Is it legal to leave school?

Yes, it is legal in all 50 states, regardless of your age.

In Massachusetts, if you have reached your 16th birthday, you can simply stop going to school. In other states this age might be higher or lower.

If you have not reached your 16th birthday, you will have to register as a homeschooler. This process is very straightforward.

But I’m not a homeschooler. Both my parents work. (Or I have a single parent. Or I have a stay-at-home parent, but s/he couldn’t teach me French. Or I don’t have a chemistry lab at home, so how am I supposed to learn science?)

“Homeschooler” is your legal status. It doesn’t mean someone has to give you an education identical to the one you would have gotten in school. Although some homeschooling families do re-create school at home, complete with desks, blackboards, textbooks, and the Pledge of Allegiance, this is rare. If you are old enough to be home alone without a babysitter, you are old enough to homeschool without parental supervision. You can take classes, join activities, find an internship or part-time job, and learn on your own.

Of course, life is always smoother if you and your parents are on the same page, and if they support your educational plan. But you don’t need someone to stay home with you every day and teach you.

How can I get into college if I don’t have a high school diploma?

Very few colleges require a diploma. They do require you to show that you are capable of doing college-level work, but there are many ways to do this. See our College Admissions FAQ for a longer discussion of this subject.

If you would feel more comfortable earning a diploma, or you need one for other reasons (for example, a diploma is required for some jobs, or by some branches of the military), you can earn one through an alternative school. See the Alternative High Schools and Massachusetts Resources sections for more information.

I’d like to get out of school, but I know I’d miss my friends.

Your friends will still exist, even if you’re not in English class with them. Most students who choose this path keep their school friends, but also develop new friendships through the classes and activities they take once they leave school.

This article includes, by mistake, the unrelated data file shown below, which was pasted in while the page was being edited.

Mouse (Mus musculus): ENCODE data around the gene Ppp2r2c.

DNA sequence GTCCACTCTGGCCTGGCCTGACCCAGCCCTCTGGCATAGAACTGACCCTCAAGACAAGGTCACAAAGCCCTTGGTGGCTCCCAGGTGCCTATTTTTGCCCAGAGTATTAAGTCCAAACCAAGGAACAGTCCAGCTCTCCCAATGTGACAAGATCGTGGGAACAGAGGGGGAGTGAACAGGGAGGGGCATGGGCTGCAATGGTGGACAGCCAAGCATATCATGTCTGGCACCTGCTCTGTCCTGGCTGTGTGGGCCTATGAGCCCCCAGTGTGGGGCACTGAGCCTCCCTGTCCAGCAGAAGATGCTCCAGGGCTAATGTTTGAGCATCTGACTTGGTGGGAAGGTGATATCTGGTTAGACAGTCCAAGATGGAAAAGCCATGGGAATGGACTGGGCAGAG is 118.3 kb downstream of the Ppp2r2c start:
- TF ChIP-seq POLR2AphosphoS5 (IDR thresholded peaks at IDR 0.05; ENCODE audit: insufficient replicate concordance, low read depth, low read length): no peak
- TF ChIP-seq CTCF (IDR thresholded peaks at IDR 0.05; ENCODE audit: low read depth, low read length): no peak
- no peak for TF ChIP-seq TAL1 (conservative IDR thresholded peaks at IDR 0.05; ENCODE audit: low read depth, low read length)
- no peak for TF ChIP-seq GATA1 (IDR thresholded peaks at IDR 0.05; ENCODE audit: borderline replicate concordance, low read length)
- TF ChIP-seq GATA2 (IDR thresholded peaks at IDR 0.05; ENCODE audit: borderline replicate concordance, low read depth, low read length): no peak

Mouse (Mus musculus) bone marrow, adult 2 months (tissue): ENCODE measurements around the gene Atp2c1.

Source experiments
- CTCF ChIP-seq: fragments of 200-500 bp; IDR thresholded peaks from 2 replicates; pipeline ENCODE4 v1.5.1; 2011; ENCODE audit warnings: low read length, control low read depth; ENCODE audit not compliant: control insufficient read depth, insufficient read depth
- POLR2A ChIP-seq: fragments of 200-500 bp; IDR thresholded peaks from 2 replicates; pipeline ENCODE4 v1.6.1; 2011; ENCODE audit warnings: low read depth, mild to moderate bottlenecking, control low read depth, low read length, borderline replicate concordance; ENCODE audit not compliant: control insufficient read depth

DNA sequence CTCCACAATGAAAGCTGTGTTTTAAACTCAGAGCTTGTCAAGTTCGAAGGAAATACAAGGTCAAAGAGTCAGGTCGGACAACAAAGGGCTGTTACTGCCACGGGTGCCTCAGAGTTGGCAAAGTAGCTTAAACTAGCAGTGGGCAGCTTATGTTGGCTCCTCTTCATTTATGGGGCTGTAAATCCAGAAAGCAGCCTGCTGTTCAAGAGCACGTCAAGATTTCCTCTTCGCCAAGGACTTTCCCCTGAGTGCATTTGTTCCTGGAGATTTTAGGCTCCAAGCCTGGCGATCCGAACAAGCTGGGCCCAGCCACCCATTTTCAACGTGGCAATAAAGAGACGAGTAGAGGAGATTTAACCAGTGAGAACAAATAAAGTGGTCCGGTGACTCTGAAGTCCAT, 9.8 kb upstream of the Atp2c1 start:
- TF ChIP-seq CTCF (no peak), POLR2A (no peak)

Be aware, though, that if you opt out of school, you will also be opting out of school culture. In other words, you will probably keep your friends, but you’ll lose access to up-to-the-minute news and gossip. You can probably still go to prom as the invited guest of a friend, but you won’t be on the prom planning committee. If you love participating in play, you’ll have many out-of-school opportunites to participate in theater, but you won’t be part of the school theater production. And you can still participate in music and sports, but you might not be part of a high-profile high school team.*

Some students are fine with this. (In fact, some students choose to leave high school precisely because they want to devote themselves to out-of-school activities at a serious, pre-professional level, rather than limiting themselves to school extracurriculars.) But other students really enjoy being part of the social community of high school, and would feel lonely if they found themselves outside it. Deciding which kind of student you are might be one of the most adult decisions you’ll have to make at this point in your life.

In our experience, most parents can be convinced of the academic advantages of independent education, but are reluctant to let their children leave school because they believe that the social experience of high school – even when it’s negative – is beneficial in the long run. If you truly want to leave school, you’ll have to convince your parents that you do not intend to become a basement-dwelling loner. Explain why you want to leave school, but also stress what you’d like to do instead, once you have more free time.

In most cases the relationships you’ll develop through out-of-school endeavors will be more diverse, and better preparation for the Real World, than the ones you would have made in school where you were sitting next to 25 same-age classmates year after year.

[*Note: Sometimes you can continue participating in school sports and extracurriculars. This is uncommon and policies vary by the school district, but if it’s important to you, it’s worth inquiring.]

So I’d leave school… and then what? What would I do all day?

That’s up to you! If you could design your own education, what would it look like? For some ideas, see our Resources section.

Photography credit: Laura Fokkena